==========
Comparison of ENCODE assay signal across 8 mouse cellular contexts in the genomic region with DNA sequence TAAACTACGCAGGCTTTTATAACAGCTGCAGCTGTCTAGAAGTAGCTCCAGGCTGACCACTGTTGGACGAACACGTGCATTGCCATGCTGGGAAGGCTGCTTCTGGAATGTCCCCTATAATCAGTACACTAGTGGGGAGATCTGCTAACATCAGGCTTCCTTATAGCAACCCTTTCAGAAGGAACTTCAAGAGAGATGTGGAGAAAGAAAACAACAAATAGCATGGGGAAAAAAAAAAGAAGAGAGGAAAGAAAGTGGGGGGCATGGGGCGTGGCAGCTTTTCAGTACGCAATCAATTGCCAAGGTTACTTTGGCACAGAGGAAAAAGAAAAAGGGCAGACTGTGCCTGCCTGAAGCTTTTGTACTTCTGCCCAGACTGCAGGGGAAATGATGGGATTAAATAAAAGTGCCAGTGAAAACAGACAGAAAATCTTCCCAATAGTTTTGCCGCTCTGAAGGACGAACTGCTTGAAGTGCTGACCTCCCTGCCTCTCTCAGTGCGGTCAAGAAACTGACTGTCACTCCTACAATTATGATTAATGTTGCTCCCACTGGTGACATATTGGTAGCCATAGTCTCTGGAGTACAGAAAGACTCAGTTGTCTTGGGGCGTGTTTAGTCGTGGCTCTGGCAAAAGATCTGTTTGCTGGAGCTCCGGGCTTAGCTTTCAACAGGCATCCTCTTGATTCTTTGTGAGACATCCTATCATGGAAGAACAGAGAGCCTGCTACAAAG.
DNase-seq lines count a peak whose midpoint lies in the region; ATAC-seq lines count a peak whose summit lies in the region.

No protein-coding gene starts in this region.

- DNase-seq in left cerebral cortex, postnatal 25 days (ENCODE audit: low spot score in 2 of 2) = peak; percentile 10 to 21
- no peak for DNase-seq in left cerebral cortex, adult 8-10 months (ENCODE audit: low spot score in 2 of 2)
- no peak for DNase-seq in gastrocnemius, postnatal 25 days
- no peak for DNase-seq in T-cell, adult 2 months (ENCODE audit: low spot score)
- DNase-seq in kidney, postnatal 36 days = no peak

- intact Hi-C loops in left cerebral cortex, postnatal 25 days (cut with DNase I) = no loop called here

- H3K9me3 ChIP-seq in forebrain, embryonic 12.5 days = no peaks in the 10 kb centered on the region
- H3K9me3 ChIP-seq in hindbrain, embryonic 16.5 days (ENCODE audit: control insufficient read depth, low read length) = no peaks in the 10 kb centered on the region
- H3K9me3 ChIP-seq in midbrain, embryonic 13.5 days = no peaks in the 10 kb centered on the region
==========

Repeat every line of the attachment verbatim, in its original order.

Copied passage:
Comparison of ENCODE assay signal across 8 mouse cellular contexts in the genomic region with DNA sequence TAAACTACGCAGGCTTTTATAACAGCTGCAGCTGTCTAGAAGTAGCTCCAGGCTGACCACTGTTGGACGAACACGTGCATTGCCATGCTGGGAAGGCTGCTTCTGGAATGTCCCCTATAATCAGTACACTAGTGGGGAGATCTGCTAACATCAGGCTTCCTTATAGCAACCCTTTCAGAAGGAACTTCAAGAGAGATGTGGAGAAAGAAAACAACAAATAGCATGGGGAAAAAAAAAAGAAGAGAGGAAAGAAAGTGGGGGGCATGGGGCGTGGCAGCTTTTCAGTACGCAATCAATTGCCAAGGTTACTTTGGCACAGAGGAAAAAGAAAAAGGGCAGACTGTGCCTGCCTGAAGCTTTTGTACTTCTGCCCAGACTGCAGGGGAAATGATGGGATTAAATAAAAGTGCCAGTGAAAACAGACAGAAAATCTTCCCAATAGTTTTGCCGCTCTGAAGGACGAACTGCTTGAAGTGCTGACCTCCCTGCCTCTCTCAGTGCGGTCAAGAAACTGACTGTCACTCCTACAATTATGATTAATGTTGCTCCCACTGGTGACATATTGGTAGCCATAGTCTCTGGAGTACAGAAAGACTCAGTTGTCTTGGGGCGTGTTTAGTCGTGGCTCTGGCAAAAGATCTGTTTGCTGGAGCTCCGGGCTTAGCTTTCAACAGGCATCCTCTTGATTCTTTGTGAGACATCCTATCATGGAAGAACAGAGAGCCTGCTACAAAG.
DNase-seq lines count a peak whose midpoint lies in the region; ATAC-seq lines count a peak whose summit lies in the region.

No protein-coding gene starts in this region.

- DNase-seq in left cerebral cortex, postnatal 25 days (ENCODE audit: low spot score in 2 of 2) = peak; percentile 10 to 21
- no peak for DNase-seq in left cerebral cortex, adult 8-10 months (ENCODE audit: low spot score in 2 of 2)
- no peak for DNase-seq in gastrocnemius, postnatal 25 days
- no peak for DNase-seq in T-cell, adult 2 months (ENCODE audit: low spot score)
- DNase-seq in kidney, postnatal 36 days = no peak

- intact Hi-C loops in left cerebral cortex, postnatal 25 days (cut with DNase I) = no loop called here

- H3K9me3 ChIP-seq in forebrain, embryonic 12.5 days = no peaks in the 10 kb centered on the region
- H3K9me3 ChIP-seq in hindbrain, embryonic 16.5 days (ENCODE audit: control insufficient read depth, low read length) = no peaks in the 10 kb centered on the region
- H3K9me3 ChIP-seq in midbrain, embryonic 13.5 days = no peaks in the 10 kb centered on the region